Peter Schweizer’s Report Details “Compassionate Corporatism”

by Whitney Pitcher

On Friday, FoxNews ran a second “Boomtown” special featuring Stephen Bannon and Peter Schweizer and highlighting the research done by Schweizer’s Government Accountability Institute on food stamps. The federal government currently funds 126 separate anti-poverty programs, ranging from Medicaid to Pell Grants to food stamps. Since President Johnson declared the “war on poverty” in the 1960s, $15 trillion has been spent to combat it. Despite this, there are still 50 million Americans in poverty, including 20% of all children. 47 million are on food stamps–more than 15 times as many as in 1969. Anti-poverty programs have expanded greatly under the guise of “compassionate” conservatism and unveiled socialism. These programs, intended at least in word, to be a safety net for the poor, have actually become a hammock for large corporations. In essence, such programs are really “compassionate” corporatism.

Below is a table from a CATO Institute report detailing the failures of programs aimed at fight poverty:

During the Reagan administration, welfare spending remained relatively constant only to jump from about $200 billion a year to $300 billion a year during President George HW Bush’s tenure. During President Clinton’s two terms, welfare spending remained constant at around $300 billion a year. However, while President George W. Bush was in office, welfare spending jumped to around $500 billion a year by 2008. This upward trend has continued under President Obama.  According to Schweizer’s report, both Bushes and Obama expanded eligibility for food stamps specifically. The welfare reform championed by Speaker Newt Gingrich and signed by President Clinton reduced the number of people on food stamps from 25.5 million to 17 million between 1996 and 2000. In the next four years under President Bush however, those numbers grew again from 23.8 million Americans under the more palatable Supplemental Nutrition Assistance Program (SNAP). This was the “compassionate” conservatism touted by President Bush, but who really received the compassion?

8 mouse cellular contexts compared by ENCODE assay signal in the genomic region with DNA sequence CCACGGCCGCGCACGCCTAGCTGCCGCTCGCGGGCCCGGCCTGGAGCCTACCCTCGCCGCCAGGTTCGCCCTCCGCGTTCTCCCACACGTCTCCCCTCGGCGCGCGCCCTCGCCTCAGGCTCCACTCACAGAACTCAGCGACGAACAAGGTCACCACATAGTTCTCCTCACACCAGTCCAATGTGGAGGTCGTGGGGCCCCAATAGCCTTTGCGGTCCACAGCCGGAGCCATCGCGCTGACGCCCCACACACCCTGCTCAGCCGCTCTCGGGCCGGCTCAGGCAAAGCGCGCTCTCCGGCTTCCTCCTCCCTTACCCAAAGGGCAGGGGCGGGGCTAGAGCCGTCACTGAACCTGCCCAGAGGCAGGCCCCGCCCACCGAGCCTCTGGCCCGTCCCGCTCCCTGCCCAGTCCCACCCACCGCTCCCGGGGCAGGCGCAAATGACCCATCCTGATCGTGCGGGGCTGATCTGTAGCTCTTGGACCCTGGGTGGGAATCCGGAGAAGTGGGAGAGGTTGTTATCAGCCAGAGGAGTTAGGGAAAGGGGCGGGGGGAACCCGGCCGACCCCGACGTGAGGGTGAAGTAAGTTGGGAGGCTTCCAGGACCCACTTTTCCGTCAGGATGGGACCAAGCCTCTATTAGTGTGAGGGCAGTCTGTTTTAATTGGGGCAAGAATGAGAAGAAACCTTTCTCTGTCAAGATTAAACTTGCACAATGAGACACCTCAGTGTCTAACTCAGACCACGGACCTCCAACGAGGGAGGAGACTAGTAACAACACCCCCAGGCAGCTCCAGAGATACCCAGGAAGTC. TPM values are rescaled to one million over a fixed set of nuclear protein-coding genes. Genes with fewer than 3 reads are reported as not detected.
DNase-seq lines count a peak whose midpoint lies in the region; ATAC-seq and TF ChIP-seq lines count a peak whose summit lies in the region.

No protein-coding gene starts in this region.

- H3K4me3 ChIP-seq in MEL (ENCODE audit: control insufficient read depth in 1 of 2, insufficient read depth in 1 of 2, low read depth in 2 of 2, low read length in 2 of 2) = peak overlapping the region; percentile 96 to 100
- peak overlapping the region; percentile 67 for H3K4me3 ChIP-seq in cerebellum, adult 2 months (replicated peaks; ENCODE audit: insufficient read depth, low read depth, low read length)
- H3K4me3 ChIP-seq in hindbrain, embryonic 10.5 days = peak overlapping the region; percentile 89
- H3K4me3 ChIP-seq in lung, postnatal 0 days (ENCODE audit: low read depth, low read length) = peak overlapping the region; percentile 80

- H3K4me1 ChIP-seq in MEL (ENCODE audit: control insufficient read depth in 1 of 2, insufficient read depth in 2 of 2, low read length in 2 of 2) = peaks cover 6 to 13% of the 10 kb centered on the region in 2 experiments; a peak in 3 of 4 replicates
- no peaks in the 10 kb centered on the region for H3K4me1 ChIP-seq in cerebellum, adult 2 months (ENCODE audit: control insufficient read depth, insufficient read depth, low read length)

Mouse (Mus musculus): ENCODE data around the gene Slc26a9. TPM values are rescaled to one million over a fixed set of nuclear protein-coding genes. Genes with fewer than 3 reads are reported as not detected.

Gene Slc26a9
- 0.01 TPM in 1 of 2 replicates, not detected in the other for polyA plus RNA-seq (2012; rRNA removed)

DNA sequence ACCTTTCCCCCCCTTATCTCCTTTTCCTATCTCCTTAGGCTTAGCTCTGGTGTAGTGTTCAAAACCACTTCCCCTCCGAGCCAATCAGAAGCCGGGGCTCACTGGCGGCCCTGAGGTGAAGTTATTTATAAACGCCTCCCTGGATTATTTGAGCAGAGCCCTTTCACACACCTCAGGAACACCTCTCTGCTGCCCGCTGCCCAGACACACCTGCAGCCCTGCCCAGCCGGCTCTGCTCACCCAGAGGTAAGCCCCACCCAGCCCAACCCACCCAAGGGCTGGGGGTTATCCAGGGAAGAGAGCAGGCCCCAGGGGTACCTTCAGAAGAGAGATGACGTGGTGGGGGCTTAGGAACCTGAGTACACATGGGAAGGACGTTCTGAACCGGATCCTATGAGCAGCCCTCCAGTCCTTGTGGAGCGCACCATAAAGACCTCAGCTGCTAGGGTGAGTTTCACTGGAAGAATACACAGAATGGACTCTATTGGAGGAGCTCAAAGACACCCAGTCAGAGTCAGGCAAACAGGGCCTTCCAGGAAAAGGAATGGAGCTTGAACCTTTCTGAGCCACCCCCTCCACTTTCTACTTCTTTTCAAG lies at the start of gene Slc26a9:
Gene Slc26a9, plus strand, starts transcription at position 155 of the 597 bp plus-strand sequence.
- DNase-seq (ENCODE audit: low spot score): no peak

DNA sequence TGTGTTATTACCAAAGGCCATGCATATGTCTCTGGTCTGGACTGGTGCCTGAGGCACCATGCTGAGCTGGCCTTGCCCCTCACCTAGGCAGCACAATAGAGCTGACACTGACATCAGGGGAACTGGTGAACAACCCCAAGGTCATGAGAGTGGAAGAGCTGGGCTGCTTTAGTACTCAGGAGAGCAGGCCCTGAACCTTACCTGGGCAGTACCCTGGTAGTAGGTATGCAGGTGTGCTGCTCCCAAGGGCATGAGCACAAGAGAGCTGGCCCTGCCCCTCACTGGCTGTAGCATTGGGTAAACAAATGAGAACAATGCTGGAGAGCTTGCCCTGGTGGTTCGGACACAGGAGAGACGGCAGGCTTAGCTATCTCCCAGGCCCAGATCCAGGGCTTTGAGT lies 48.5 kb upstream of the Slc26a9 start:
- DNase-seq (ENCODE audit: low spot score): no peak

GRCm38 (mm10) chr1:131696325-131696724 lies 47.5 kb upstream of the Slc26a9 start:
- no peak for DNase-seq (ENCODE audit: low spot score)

Former Bush speechwriter, Michael Gerson defined compassionate conservatism as “the theory that the government should encourage the effective provision of social services without providing the service itself.” Additionally, the Bush White House claimed that faith based organizations would be empowered to provide these services, but in practice, it was large corporations–like JP Morgan–who were empowered. Schweizer’s report details the role of JP Morgan in food stamp programs. When they acquired Citicorp Electronic Financial Services in 2003, they also received the contracts of what is now nearly half of all states EBT (akin to a food stamp debit card) programs. Since they became involved in the EBT business, JP Morgan has more than tripled their donations to Congressional members who sit on the Agriculture committees (The Department of Agriculture administers the program). Additionally, President Obama received more than $800,000 in campaign contributions from JP Morgan, which he promptly rewarded with an expansion of SNAP through the “stimulus” program and further expansion in 2010. What has this yielded for JP Morgan? According to Schweizer, they have made more than half a billion dollars off of SNAP since 2004, and their profit is expected to grow as SNAP continues to expand.

The very etymology of the word “compassion” indicates that  it cannot be provided by government. The word, compassion, really means to suffer with. How much can government empathize with the poor when their campaign accounts are being padded while their cronies’ profits rise? Additionally, government cannot be compassionate with other people’s money. American is known for being very generous. A study published last August noted that Americans gave over $214 billion to charity in 2008. “Red” states comprised the top eight states for charitable giving, while “blue” states made up the seven least charitable states. This is what compassion is–giving of one’s own money to help those in need. It isn’t using taxpayer dollars to perpetuate poverty while politicians’ cronies profit.


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